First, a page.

• (29) Ramirez v. Central Transportation, LLC, et al., San Bernardino Superior Court, No. CIVS1803356, wage-and-hour class action;
  • (30) Dada, et al. v. CyberCoders, Inc., U.S. District Court for the Central District of California, No. 8:18-cv-01023-JVS-JDE, wage-and-hour class action;
  • (31) Jankeel v. Ballast Point Brewing Company, San Diego Superior Court, No. 37-2018-00052349, PAGA action;
  • (32) Orozco v. United Site Services, Inc., Los Angeles County Superior Court, No. 18STCV01830, wage-and-hour class action;
  • (33) Neseth v. Dyson, Inc., Orange County Superior Court, No. 30-2018-01033597, wage-and-hour class action;
  • (34) Biakanja v. Primal Elements, Inc., Orange County Superior Court, No. 30-2019-01047689, PAGA action;
  • (35) Owens v. Blood Bank of San Bernardino, et al., San Bernardino Superior Court, No. CIVDS 1811013, wage-and-hour class action;
  • (36) Collins v. Maximus Human Services, Inc., Los Angeles Superior Court, No. 19STCV17916, wage-and-hour class action;
  • (37) Rodriguez v. Lifetime Fitness, Inc., U.S. District Court for the Southern District of Ohio, Case No. 18-cv-01123, wage-and-hour class action;
  • (38) Glass v. Bay-Valley Mortgage Group, Orange County Superior Court, No. 30-2019-01091653-CU-OE-CXC, wage-and-hour class and PAGA action;
  • (39) Fleming v. Mission Linen Supply, Sacramento Superior Court, No. 34-2019-00267357, wage-and-hour class action;
  • (40) Finch v. Midwest Motor Supply Co. dba Kimball-Midwest, Contra Costa County Superior Court, No. C19-02038, wage-and-hour class action;
  • (41) Nolte v. Oasis Outsourcing III, Inc., Orange Superior Court, No. 2019-01111809, wage-and-hour class action;
  • (42) Bland v. Yelp, Inc., San Francisco Superior Court, No. CGC-20-582181, wage-and-hour class action;
  • (43) Melendez v. J & B Investments, et al., Riverside Superior Court, No. RIC1806564, wage-and-hour class action; and
  • (44) Van Heel v. GCA Education Services, Inc., Central District Court of California, No. 2:20-cv-01505-AB-JEM.
  • B. Consumer Cases:

  • (45) Czuchaj, et al. v. Conair Corporation, U.S. District Court for the Southern District of California, No. 3:13-cv-01901-BEN-RBB, product defect class action (contested class certification, resulting in granting of class certification and Bisnar | Chase being named co-lead counsel);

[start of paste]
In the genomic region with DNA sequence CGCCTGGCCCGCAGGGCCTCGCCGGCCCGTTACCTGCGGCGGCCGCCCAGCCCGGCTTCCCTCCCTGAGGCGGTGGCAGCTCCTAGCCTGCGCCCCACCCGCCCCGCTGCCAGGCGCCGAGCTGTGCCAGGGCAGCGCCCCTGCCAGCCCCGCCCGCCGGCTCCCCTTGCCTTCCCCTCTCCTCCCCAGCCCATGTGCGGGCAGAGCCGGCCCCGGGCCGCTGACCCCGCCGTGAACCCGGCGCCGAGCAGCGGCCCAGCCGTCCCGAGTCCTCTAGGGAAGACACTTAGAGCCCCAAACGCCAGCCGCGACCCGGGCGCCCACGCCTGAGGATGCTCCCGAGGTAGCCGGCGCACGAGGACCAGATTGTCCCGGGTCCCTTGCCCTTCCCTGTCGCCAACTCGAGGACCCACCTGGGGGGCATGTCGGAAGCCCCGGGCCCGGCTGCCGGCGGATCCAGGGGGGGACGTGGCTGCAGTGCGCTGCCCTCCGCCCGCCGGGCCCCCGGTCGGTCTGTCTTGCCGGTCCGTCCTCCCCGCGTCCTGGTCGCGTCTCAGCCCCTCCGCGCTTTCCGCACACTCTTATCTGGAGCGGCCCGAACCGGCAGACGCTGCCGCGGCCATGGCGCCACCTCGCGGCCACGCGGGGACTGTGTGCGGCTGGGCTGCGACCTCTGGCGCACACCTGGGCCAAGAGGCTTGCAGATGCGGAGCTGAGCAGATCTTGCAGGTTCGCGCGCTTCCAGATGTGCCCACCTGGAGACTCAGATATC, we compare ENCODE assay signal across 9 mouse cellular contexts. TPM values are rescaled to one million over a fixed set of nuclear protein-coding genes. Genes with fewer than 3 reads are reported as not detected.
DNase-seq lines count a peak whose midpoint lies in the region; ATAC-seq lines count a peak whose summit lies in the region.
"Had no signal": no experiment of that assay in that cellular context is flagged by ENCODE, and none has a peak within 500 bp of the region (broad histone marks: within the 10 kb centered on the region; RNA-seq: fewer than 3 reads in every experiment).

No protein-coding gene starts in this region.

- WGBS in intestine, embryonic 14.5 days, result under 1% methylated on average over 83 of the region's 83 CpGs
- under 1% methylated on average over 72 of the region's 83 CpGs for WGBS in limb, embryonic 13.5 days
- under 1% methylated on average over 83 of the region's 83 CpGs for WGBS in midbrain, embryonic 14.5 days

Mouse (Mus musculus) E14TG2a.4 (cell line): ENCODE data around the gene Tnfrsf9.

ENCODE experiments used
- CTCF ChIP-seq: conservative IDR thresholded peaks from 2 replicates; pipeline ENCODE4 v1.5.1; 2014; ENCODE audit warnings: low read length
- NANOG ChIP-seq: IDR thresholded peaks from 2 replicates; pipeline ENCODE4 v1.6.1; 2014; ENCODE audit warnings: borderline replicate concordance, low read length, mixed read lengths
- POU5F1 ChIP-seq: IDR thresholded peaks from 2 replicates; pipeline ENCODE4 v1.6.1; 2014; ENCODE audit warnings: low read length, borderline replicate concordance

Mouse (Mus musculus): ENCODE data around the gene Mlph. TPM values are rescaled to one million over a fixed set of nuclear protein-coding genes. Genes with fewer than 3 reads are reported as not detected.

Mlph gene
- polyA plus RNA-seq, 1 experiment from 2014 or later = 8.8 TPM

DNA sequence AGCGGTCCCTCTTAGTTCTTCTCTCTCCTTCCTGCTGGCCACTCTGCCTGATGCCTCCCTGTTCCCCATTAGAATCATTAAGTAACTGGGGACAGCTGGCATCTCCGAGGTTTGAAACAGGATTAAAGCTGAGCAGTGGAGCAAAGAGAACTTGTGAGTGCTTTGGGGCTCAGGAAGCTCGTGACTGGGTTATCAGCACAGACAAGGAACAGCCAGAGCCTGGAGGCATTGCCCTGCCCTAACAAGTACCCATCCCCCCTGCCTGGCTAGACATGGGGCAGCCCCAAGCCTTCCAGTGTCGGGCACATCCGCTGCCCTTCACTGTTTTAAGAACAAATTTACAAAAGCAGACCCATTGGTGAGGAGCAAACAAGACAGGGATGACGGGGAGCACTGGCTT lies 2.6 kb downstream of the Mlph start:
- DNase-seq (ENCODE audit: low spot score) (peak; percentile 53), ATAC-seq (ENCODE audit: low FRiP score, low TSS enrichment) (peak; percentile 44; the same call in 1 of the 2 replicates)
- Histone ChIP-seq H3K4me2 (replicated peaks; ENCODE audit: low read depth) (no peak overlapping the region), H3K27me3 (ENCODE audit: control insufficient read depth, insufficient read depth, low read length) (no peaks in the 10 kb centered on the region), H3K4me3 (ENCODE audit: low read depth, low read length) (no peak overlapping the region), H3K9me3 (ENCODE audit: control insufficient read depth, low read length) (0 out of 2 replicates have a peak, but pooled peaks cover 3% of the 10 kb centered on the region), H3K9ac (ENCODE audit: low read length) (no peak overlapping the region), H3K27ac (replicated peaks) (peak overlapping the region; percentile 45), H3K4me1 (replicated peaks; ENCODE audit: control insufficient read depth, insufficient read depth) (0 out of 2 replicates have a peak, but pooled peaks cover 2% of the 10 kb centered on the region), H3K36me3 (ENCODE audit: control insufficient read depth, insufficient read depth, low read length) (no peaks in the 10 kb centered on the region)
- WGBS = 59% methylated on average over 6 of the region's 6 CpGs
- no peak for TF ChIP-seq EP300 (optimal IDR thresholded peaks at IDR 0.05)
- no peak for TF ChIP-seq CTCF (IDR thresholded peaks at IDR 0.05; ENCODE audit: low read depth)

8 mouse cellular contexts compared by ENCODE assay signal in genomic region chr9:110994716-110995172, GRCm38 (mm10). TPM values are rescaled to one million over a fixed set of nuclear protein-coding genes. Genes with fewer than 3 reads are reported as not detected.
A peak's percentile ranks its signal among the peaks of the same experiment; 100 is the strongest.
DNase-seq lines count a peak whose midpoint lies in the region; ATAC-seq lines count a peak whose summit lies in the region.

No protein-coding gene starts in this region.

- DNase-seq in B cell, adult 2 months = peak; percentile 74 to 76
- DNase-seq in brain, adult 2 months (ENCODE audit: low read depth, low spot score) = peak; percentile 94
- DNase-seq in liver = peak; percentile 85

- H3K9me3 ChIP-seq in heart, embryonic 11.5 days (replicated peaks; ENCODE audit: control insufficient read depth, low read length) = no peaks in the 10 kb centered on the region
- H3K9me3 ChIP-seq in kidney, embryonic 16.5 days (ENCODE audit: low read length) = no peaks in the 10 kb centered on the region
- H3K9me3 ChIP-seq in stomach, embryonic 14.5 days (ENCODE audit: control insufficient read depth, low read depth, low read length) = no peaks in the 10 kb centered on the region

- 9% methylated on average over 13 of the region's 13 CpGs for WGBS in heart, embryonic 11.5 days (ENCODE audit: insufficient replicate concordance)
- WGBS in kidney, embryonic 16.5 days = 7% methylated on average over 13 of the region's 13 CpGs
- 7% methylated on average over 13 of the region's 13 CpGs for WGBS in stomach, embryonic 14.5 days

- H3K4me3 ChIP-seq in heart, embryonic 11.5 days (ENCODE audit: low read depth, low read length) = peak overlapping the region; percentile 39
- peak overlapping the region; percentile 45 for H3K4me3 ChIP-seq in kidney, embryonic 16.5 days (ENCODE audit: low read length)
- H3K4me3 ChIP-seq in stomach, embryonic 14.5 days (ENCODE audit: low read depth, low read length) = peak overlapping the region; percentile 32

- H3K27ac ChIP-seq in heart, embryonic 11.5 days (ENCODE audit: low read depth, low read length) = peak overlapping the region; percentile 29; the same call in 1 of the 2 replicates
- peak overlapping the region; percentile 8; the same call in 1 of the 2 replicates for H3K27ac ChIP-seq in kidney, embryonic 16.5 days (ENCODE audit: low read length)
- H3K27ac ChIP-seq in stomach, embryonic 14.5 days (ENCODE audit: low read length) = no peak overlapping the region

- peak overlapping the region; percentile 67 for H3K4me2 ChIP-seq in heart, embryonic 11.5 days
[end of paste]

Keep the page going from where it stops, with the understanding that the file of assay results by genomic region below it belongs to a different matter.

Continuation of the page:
• (46) Gilsleider, et al. v. EOS Products, LLC, U.S. District Court for the Central District of California, No. 8:16-cv-00283-JAK-JEM, product defect and consumer fraud class action;
  • (47) In Re Fontem US, Inc. Consumer Class Action Litigation, U.S. District Court for the Central District of California, No. 8:15-cv-01026-JVS-RAO, consumer fraud class action;
  • (48) Hartranft v. Apogee, LLC, U.S. District Court for the Central District of California, No. 8:15-cv-01081-CJC-DFM, TCPA consumer class action;
  • (49) Oda, et al. v. Wilson Sporting Goods Co., U.S. District Court for the Central District of California, No. 8:15-cv-02131-JLS-JCG, product defect class action;
  • (50) Minoletti v. Toyota Motor Sales, USA, Inc., Los Angeles Superior Court, No. BC636269, product defect class action;
  • (51) Yahoo!, Inc. Private Information Disclosure Cases, Orange County Superior Court, JCCP 4895, data breach class action;
  • (52) Herrera v. LG Electronics USA, Inc., et al., U.S. District Court for the Central District of California, Case No. 2:17-cv-01039-MWF-PLA, product defect class action;
  • (53) McGovern v. NJOY, Inc., U.S. District Court for the Central District of California, No. cv-14-00428-JFW-JEMx, consumer fraud class action;
  • (54) Martin v. Chattem, Inc., et al., Los Angeles Superior Court, No. 19STCV17036, consumer fraud class action;
  • (55) Dinh v. First American Financial Corp., et al., U.S. District Court for the Central District of California, No. 8:19-cv-01105-DSF-E, data breach class action; and
  • (56) Cox v. American Honda Motor Company, Inc., et al., Los Angeles Superior Court, No. 19STCV16445, product defect class action.